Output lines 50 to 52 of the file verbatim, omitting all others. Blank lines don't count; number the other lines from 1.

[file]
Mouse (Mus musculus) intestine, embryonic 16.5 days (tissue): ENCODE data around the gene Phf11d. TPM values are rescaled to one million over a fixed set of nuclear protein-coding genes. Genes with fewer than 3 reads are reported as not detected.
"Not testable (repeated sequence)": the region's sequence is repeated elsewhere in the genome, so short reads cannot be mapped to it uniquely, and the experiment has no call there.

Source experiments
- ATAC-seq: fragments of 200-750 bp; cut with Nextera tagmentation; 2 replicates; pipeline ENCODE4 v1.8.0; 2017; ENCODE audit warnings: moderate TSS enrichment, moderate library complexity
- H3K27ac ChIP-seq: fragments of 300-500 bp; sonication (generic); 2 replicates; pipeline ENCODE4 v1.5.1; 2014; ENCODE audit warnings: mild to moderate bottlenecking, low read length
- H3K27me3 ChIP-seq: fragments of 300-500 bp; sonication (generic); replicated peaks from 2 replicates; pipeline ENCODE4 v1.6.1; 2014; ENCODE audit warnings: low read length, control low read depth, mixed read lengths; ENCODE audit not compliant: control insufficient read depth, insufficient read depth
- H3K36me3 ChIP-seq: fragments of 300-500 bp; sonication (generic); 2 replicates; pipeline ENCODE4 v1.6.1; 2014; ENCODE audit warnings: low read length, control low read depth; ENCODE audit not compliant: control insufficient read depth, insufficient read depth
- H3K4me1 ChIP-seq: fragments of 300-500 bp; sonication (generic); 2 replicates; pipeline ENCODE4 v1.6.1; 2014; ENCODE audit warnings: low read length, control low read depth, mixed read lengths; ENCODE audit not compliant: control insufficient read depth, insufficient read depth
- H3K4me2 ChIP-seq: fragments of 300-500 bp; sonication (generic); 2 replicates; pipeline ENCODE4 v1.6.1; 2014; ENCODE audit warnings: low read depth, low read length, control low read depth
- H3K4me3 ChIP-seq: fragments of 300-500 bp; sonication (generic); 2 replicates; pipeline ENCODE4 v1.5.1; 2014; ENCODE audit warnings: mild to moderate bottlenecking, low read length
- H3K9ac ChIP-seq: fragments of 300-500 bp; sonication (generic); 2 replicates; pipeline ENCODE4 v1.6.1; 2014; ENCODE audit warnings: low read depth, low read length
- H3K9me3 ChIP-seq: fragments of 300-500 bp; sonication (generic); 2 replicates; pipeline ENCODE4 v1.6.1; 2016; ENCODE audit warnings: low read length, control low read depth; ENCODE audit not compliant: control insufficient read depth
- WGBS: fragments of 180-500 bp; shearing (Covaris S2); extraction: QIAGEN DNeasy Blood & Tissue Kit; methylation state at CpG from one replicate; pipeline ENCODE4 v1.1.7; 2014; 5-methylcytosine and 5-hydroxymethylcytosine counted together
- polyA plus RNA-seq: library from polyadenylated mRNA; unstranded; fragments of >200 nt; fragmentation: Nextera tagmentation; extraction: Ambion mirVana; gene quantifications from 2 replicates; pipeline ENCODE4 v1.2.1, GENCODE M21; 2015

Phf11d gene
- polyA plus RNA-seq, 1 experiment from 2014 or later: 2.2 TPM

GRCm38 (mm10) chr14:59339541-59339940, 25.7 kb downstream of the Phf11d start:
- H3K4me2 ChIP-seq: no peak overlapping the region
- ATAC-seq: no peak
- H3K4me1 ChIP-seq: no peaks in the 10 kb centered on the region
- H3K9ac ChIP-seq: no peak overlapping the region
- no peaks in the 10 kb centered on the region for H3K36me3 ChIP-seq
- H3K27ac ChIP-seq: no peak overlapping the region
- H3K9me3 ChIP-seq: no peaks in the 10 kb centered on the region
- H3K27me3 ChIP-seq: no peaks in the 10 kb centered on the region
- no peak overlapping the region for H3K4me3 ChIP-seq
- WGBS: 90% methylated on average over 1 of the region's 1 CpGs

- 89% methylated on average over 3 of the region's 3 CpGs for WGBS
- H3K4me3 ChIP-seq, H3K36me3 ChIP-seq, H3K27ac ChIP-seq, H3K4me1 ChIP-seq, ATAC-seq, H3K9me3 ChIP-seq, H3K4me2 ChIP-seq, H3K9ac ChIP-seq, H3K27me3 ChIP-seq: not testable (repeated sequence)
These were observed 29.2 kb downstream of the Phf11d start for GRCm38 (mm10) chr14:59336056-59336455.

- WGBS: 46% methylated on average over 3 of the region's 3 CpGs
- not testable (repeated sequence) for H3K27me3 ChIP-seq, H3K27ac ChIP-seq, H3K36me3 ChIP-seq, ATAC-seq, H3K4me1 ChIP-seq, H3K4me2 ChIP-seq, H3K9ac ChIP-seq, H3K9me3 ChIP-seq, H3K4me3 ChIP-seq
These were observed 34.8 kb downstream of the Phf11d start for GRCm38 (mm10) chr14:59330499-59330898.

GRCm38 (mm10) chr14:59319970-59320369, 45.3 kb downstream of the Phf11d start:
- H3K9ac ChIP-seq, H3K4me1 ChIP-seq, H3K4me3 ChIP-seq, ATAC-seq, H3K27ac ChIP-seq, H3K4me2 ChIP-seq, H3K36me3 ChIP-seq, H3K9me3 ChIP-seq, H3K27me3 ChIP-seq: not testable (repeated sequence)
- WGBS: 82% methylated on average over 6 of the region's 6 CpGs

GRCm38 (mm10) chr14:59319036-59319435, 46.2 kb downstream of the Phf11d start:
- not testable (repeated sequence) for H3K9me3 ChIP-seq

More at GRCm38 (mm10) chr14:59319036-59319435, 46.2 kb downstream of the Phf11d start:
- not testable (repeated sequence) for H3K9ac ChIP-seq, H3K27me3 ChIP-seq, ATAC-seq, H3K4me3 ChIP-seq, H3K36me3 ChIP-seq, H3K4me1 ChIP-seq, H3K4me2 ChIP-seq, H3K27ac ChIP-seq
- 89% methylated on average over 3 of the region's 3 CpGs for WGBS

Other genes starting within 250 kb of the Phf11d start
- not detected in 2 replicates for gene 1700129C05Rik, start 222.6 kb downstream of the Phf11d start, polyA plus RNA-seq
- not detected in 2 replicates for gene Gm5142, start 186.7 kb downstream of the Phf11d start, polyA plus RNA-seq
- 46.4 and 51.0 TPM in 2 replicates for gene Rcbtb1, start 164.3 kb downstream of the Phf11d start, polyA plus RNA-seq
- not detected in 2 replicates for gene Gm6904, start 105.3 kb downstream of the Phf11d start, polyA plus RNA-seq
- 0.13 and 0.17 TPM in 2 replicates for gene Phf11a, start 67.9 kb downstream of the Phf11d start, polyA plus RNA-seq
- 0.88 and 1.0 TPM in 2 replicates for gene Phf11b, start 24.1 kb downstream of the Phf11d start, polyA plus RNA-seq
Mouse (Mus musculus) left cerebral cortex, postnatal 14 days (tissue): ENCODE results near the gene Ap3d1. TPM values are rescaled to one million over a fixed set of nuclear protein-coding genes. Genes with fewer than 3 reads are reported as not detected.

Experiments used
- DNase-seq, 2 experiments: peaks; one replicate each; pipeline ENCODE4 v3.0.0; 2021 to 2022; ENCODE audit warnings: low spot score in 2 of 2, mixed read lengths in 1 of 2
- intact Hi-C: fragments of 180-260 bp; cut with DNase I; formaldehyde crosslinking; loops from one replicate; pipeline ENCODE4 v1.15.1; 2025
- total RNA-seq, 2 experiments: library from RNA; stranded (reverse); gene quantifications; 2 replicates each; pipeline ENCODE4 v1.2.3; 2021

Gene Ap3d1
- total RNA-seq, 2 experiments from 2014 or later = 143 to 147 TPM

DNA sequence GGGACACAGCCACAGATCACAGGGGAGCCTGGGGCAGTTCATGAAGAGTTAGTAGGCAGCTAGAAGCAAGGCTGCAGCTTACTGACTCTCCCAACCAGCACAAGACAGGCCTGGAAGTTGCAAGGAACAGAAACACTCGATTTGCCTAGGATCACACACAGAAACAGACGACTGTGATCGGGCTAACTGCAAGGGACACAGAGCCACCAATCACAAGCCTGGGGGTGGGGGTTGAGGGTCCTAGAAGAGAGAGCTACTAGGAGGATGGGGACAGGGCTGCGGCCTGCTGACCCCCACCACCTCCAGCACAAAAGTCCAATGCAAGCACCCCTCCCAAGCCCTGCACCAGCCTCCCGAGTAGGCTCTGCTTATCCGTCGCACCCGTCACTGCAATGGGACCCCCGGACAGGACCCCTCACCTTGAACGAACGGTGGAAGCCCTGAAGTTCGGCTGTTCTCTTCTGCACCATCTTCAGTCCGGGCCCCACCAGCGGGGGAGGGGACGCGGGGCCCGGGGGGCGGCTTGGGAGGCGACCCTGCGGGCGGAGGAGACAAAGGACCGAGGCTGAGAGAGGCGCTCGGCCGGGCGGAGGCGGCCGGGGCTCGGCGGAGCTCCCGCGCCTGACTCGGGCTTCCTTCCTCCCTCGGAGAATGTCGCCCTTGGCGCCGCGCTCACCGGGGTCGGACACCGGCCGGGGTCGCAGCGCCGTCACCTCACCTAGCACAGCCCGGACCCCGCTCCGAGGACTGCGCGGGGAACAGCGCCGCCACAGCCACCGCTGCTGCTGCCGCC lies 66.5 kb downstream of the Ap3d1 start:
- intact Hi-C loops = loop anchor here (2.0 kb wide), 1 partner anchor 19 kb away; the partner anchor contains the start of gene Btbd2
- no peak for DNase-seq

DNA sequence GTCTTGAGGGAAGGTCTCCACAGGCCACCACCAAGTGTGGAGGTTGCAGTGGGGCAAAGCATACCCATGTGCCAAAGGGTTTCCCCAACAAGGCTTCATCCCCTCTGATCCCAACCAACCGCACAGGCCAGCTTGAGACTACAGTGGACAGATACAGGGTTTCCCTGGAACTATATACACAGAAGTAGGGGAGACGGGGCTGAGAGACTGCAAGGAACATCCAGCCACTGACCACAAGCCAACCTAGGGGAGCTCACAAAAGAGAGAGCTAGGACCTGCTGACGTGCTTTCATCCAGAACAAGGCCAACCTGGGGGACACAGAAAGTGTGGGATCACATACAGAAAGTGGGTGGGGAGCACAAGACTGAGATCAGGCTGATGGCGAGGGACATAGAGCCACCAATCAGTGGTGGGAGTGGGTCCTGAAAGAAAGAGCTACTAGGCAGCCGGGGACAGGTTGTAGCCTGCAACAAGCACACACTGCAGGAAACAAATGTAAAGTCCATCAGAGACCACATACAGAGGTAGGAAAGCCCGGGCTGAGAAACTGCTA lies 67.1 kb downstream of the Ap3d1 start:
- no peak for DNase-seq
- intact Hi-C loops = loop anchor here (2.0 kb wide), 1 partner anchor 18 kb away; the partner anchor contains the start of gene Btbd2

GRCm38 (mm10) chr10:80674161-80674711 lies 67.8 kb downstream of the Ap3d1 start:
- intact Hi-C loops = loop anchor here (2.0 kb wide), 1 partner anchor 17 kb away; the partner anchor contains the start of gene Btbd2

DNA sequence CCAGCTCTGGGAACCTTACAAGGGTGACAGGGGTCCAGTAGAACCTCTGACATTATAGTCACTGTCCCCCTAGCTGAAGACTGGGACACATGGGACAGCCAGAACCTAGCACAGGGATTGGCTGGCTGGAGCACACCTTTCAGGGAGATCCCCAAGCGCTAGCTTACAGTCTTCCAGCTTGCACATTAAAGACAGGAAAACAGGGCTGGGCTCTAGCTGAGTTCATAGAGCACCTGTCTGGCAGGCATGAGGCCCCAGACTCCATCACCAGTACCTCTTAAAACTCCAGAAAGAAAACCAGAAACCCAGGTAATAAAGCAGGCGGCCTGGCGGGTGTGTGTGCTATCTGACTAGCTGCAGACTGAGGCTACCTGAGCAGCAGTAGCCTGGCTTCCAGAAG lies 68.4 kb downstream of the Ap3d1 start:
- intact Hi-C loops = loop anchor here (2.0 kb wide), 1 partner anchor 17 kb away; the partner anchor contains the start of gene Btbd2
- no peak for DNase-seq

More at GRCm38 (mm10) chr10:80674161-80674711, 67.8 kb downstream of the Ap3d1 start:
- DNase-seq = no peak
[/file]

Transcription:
Experiments used
- DNase-seq, 2 experiments: peaks; one replicate each; pipeline ENCODE4 v3.0.0; 2021 to 2022; ENCODE audit warnings: low spot score in 2 of 2, mixed read lengths in 1 of 2
- intact Hi-C: fragments of 180-260 bp; cut with DNase I; formaldehyde crosslinking; loops from one replicate; pipeline ENCODE4 v1.15.1; 2025